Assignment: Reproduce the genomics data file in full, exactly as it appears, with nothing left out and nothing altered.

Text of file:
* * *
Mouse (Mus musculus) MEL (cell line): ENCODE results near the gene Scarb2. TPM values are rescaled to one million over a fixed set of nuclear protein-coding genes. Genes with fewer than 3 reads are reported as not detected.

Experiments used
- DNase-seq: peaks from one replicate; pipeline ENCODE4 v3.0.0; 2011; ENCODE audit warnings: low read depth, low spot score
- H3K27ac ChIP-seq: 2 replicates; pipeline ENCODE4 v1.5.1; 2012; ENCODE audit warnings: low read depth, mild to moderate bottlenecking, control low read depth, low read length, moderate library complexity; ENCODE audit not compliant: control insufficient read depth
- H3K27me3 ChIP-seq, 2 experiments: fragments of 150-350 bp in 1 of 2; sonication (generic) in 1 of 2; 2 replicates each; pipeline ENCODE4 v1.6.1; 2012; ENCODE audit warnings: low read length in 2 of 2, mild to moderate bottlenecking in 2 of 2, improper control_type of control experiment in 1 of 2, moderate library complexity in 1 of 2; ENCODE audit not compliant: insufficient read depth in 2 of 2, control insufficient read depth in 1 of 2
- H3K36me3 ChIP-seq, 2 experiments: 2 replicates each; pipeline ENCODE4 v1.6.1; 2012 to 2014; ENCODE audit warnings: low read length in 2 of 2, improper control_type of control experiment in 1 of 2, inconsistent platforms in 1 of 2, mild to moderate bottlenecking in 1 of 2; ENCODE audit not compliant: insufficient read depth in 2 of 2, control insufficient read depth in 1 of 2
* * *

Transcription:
Mouse (Mus musculus) MEL (cell line): ENCODE results near the gene Scarb2. TPM values are rescaled to one million over a fixed set of nuclear protein-coding genes. Genes with fewer than 3 reads are reported as not detected.

Experiments used
- DNase-seq: peaks from one replicate; pipeline ENCODE4 v3.0.0; 2011; ENCODE audit warnings: low read depth, low spot score
- H3K27ac ChIP-seq: 2 replicates; pipeline ENCODE4 v1.5.1; 2012; ENCODE audit warnings: low read depth, mild to moderate bottlenecking, control low read depth, low read length, moderate library complexity; ENCODE audit not compliant: control insufficient read depth
- H3K27me3 ChIP-seq, 2 experiments: fragments of 150-350 bp in 1 of 2; sonication (generic) in 1 of 2; 2 replicates each; pipeline ENCODE4 v1.6.1; 2012; ENCODE audit warnings: low read length in 2 of 2, mild to moderate bottlenecking in 2 of 2, improper control_type of control experiment in 1 of 2, moderate library complexity in 1 of 2; ENCODE audit not compliant: insufficient read depth in 2 of 2, control insufficient read depth in 1 of 2
- H3K36me3 ChIP-seq, 2 experiments: 2 replicates each; pipeline ENCODE4 v1.6.1; 2012 to 2014; ENCODE audit warnings: low read length in 2 of 2, improper control_type of control experiment in 1 of 2, inconsistent platforms in 1 of 2, mild to moderate bottlenecking in 1 of 2; ENCODE audit not compliant: insufficient read depth in 2 of 2, control insufficient read depth in 1 of 2